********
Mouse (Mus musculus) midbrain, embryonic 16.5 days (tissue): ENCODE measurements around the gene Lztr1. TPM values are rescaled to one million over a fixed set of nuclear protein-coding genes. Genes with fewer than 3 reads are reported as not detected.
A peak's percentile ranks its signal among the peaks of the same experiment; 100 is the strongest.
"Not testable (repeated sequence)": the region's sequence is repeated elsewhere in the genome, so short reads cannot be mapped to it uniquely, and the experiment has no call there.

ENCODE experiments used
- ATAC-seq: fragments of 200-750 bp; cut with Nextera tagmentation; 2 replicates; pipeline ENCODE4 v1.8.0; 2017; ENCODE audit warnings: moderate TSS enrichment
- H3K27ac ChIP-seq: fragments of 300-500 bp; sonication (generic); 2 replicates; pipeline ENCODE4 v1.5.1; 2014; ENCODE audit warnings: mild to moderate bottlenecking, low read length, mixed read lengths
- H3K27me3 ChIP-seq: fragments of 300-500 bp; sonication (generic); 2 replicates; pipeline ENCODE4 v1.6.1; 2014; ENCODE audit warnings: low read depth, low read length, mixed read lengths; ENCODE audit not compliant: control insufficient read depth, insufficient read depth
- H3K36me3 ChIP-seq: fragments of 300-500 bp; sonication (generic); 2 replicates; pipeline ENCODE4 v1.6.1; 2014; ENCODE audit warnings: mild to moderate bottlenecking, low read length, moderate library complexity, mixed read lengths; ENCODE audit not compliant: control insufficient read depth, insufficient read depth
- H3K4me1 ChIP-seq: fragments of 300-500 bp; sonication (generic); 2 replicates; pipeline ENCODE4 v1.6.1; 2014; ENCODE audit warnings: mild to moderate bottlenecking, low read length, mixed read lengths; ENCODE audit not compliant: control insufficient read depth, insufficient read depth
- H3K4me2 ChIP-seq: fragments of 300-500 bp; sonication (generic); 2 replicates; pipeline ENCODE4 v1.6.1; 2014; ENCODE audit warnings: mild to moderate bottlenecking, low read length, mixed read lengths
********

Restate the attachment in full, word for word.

Mouse (Mus musculus) midbrain, embryonic 16.5 days (tissue): ENCODE measurements around the gene Lztr1. TPM values are rescaled to one million over a fixed set of nuclear protein-coding genes. Genes with fewer than 3 reads are reported as not detected.
A peak's percentile ranks its signal among the peaks of the same experiment; 100 is the strongest.
"Not testable (repeated sequence)": the region's sequence is repeated elsewhere in the genome, so short reads cannot be mapped to it uniquely, and the experiment has no call there.

ENCODE experiments used
- ATAC-seq: fragments of 200-750 bp; cut with Nextera tagmentation; 2 replicates; pipeline ENCODE4 v1.8.0; 2017; ENCODE audit warnings: moderate TSS enrichment
- H3K27ac ChIP-seq: fragments of 300-500 bp; sonication (generic); 2 replicates; pipeline ENCODE4 v1.5.1; 2014; ENCODE audit warnings: mild to moderate bottlenecking, low read length, mixed read lengths
- H3K27me3 ChIP-seq: fragments of 300-500 bp; sonication (generic); 2 replicates; pipeline ENCODE4 v1.6.1; 2014; ENCODE audit warnings: low read depth, low read length, mixed read lengths; ENCODE audit not compliant: control insufficient read depth, insufficient read depth
- H3K36me3 ChIP-seq: fragments of 300-500 bp; sonication (generic); 2 replicates; pipeline ENCODE4 v1.6.1; 2014; ENCODE audit warnings: mild to moderate bottlenecking, low read length, moderate library complexity, mixed read lengths; ENCODE audit not compliant: control insufficient read depth, insufficient read depth
- H3K4me1 ChIP-seq: fragments of 300-500 bp; sonication (generic); 2 replicates; pipeline ENCODE4 v1.6.1; 2014; ENCODE audit warnings: mild to moderate bottlenecking, low read length, mixed read lengths; ENCODE audit not compliant: control insufficient read depth, insufficient read depth
- H3K4me2 ChIP-seq: fragments of 300-500 bp; sonication (generic); 2 replicates; pipeline ENCODE4 v1.6.1; 2014; ENCODE audit warnings: mild to moderate bottlenecking, low read length, mixed read lengths